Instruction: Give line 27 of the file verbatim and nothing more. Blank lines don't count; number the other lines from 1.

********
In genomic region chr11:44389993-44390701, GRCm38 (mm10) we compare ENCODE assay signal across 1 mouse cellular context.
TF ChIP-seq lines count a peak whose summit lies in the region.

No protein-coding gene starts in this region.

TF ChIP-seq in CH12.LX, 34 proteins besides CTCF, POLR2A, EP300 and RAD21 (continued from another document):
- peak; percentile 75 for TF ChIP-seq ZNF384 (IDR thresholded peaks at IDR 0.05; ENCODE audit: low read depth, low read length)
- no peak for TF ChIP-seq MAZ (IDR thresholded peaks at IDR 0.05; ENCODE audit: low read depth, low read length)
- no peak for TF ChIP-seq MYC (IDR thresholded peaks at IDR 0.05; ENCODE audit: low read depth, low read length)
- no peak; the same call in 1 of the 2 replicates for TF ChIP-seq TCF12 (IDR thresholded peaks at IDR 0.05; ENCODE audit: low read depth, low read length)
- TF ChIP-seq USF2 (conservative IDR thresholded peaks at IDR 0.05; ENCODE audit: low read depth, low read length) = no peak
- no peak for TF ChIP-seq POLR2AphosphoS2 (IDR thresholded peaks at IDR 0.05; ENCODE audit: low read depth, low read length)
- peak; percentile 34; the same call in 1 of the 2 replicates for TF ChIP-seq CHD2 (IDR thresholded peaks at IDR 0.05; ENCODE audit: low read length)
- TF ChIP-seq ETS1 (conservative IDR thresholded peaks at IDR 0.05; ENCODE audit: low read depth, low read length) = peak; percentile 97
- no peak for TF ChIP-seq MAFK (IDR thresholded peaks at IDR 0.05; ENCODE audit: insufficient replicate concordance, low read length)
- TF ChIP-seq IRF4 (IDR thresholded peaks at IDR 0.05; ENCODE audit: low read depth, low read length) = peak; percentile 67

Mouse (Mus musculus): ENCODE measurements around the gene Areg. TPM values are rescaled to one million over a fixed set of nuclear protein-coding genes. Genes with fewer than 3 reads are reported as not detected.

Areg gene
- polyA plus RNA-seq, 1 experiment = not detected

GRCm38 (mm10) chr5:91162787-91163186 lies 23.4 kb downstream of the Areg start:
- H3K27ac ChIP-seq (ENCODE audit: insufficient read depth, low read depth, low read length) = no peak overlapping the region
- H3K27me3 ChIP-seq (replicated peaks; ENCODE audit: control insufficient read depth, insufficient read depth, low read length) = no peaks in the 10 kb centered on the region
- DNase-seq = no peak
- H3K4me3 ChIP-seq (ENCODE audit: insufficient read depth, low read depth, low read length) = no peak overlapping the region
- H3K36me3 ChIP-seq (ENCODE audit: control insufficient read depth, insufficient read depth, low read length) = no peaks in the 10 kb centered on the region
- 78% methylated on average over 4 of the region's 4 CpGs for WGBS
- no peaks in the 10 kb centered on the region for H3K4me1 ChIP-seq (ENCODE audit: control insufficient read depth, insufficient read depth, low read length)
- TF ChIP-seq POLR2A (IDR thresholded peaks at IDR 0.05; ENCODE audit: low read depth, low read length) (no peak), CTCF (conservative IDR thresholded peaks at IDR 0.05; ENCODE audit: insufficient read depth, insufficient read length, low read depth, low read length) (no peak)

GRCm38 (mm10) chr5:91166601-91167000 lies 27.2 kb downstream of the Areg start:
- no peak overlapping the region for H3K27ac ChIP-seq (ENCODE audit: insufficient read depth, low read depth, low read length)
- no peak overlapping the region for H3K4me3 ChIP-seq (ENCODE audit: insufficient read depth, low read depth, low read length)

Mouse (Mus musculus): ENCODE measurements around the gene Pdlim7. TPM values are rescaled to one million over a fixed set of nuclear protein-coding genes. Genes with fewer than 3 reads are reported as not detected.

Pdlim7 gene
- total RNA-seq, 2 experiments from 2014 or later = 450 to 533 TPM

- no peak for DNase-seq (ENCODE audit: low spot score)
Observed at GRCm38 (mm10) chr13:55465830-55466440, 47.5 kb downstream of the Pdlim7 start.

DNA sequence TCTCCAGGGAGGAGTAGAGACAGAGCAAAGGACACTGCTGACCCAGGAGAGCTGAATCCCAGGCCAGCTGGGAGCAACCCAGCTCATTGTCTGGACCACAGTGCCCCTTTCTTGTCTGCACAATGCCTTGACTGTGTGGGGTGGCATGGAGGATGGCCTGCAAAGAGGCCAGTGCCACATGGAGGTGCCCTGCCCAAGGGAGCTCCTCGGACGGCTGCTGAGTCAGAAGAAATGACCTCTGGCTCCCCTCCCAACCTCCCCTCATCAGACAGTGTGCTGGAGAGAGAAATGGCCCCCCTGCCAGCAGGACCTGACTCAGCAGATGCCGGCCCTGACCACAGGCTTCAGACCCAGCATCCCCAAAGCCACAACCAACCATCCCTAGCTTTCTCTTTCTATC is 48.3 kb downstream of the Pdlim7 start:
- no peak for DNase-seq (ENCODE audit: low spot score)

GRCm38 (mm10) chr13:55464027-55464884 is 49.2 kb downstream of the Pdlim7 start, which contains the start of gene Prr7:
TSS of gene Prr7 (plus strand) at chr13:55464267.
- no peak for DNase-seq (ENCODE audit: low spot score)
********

GRCm38 (mm10) chr5:91166601-91167000 lies 27.2 kb downstream of the Areg start: